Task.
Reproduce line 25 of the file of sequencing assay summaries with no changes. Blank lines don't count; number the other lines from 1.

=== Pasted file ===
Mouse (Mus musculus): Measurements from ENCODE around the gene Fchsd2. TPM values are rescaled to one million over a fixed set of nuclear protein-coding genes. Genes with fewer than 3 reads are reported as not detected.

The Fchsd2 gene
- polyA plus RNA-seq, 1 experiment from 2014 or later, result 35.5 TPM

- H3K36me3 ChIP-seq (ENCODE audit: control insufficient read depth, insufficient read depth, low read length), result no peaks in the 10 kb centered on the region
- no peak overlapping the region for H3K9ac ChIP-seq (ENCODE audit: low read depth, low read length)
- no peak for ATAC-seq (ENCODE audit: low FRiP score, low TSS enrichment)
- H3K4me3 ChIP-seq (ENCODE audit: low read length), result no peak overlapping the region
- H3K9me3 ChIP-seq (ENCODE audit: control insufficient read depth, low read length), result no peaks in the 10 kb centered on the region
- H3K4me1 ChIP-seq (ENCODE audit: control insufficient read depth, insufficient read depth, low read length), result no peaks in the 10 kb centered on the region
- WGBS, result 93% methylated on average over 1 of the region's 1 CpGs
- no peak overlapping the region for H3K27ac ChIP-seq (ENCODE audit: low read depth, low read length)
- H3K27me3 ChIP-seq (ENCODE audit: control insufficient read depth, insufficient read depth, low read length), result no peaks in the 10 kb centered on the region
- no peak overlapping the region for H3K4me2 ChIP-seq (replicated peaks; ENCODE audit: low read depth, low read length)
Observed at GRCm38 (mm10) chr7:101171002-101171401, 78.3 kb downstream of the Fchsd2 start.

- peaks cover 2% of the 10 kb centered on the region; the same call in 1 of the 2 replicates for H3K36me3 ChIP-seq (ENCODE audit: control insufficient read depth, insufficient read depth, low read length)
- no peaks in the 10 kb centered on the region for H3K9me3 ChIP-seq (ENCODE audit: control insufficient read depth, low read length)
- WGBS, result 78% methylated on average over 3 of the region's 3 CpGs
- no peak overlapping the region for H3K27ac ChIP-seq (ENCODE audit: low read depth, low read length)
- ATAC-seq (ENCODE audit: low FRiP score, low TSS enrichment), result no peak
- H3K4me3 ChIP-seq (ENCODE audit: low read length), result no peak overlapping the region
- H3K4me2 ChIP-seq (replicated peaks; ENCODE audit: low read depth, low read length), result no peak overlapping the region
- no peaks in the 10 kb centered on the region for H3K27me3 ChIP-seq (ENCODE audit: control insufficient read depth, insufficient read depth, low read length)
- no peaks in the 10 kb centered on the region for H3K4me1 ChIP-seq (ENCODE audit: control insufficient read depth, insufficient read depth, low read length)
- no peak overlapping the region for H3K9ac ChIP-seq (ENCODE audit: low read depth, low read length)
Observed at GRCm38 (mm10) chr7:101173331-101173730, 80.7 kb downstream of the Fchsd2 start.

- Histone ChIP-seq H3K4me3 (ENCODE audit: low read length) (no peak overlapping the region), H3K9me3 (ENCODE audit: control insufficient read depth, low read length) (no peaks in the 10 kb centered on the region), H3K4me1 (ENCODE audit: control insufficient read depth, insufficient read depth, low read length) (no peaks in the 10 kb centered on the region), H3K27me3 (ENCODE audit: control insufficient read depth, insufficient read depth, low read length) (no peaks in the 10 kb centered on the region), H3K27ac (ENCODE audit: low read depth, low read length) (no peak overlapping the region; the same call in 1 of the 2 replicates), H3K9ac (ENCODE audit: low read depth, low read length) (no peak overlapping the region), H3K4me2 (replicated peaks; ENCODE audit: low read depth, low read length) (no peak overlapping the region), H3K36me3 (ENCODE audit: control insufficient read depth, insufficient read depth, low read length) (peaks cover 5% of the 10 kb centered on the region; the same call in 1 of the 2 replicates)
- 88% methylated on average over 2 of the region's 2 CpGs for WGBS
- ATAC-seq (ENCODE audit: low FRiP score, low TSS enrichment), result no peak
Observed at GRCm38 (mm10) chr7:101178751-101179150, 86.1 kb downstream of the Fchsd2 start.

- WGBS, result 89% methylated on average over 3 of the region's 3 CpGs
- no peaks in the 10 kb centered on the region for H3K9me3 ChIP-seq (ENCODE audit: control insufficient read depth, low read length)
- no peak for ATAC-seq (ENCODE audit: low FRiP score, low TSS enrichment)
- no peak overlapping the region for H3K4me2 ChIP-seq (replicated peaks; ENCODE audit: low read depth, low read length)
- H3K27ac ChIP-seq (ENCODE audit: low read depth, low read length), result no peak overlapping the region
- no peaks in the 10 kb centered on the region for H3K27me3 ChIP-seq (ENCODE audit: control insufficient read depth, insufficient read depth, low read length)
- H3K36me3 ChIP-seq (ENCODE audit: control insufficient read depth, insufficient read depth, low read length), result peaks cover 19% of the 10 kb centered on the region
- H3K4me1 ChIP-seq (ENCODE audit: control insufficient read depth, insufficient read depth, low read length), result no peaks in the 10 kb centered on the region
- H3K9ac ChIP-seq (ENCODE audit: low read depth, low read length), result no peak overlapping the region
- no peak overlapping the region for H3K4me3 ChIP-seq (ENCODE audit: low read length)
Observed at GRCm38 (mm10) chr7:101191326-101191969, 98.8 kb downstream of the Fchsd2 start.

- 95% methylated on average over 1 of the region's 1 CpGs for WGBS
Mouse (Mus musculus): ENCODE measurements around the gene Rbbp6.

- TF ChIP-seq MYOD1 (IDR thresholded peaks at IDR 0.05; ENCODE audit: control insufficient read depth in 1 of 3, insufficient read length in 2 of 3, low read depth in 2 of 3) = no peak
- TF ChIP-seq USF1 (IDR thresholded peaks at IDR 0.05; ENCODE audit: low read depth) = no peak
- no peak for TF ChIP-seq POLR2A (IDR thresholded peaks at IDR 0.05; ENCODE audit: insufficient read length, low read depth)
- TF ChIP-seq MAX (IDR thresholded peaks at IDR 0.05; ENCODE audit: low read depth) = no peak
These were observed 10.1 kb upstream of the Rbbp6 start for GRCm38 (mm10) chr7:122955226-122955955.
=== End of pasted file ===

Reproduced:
Observed at GRCm38 (mm10) chr7:101173331-101173730, 80.7 kb downstream of the Fchsd2 start.